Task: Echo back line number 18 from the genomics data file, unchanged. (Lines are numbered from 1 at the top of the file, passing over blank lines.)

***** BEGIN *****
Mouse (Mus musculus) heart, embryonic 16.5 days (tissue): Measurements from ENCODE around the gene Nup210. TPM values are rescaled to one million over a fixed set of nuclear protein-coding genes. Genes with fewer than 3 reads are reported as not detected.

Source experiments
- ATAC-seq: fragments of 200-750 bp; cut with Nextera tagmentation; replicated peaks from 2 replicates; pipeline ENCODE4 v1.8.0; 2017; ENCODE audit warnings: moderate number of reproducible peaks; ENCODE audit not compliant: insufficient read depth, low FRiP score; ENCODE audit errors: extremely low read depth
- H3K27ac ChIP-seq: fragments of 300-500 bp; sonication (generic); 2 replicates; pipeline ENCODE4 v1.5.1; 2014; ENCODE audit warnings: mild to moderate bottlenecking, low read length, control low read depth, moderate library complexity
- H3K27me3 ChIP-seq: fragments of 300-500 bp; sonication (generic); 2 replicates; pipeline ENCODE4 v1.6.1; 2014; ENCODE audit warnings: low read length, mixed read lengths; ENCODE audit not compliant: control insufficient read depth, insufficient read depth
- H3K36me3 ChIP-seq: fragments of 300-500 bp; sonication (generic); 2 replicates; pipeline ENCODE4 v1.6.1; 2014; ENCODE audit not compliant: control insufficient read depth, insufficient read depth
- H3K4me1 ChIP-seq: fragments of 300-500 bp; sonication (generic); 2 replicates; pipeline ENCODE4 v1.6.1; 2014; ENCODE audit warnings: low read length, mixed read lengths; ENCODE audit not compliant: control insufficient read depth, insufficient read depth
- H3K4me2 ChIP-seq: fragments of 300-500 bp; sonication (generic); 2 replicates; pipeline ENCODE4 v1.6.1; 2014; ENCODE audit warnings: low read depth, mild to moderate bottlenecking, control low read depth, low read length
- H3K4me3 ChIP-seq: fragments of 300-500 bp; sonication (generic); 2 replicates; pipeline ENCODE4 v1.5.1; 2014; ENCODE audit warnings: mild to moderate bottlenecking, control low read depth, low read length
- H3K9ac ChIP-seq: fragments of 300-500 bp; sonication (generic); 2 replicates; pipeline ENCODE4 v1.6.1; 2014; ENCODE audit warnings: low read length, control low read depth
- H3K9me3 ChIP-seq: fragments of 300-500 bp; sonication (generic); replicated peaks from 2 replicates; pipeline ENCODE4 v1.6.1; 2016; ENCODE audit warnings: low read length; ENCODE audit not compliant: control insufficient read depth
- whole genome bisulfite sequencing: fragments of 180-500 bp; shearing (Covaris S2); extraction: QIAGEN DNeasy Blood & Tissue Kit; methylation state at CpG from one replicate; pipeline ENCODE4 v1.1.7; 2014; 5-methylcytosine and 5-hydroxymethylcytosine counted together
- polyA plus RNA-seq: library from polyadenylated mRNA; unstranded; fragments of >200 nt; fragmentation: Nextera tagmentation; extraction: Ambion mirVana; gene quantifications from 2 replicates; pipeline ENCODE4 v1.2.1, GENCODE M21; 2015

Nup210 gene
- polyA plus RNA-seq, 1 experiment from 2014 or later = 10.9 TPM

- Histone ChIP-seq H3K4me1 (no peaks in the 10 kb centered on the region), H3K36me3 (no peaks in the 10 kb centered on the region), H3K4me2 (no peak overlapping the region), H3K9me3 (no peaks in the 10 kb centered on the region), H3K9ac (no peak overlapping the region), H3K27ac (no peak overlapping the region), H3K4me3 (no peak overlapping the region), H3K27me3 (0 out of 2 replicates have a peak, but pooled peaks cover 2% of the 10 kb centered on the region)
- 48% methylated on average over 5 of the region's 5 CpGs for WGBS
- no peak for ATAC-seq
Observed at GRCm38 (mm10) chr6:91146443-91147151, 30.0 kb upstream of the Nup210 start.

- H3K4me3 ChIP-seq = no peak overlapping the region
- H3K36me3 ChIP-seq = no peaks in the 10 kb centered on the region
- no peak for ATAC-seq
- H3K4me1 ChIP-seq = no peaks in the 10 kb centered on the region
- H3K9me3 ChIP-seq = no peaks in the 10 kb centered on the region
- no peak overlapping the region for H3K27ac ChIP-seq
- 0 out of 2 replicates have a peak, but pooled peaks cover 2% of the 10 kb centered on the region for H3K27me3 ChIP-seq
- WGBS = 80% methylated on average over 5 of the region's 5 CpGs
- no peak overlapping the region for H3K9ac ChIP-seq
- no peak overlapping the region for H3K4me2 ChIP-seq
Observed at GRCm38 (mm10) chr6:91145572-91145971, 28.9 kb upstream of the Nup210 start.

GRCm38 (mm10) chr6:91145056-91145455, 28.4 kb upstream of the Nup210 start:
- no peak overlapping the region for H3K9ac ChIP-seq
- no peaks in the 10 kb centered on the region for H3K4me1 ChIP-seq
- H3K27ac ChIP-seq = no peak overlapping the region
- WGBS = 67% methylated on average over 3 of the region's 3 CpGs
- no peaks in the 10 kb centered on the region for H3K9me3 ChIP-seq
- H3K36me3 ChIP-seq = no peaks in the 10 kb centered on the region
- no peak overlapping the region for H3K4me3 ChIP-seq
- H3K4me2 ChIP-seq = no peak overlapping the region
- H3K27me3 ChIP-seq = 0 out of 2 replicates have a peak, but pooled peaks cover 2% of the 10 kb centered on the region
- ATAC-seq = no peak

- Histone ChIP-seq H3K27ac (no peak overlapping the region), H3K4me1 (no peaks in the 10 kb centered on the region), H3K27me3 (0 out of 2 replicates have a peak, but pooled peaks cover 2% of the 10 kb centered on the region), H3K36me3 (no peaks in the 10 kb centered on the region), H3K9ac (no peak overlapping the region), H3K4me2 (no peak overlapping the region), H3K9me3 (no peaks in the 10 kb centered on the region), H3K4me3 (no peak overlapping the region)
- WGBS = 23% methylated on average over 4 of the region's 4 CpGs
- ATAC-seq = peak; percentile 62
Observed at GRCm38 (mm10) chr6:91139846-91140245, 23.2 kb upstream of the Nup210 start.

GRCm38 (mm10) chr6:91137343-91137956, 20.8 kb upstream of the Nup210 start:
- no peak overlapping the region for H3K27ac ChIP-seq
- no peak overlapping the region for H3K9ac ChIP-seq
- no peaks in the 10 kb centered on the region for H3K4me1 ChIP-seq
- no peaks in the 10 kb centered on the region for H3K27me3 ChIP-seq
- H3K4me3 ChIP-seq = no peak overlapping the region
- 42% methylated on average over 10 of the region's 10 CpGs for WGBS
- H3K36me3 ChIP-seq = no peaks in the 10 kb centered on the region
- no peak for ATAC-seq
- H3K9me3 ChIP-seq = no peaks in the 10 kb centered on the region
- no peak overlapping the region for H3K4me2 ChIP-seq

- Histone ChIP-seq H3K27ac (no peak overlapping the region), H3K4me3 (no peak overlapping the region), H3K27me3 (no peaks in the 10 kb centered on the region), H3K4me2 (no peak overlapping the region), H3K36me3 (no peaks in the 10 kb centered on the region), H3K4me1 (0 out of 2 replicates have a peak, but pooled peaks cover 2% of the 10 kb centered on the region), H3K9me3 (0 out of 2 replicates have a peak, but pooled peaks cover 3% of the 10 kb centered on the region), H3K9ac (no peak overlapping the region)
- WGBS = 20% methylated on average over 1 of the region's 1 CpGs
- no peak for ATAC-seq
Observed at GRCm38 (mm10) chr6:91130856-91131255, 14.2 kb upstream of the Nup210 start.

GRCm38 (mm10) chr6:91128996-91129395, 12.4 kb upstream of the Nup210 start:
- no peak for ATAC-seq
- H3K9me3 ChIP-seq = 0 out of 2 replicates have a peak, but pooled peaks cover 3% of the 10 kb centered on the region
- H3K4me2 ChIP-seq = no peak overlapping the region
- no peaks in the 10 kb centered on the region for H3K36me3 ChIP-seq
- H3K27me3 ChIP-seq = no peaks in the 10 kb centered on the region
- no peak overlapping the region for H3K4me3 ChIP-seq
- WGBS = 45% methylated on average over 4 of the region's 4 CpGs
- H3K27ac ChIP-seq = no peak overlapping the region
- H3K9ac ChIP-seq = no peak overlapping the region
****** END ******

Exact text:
- no peak for ATAC-seq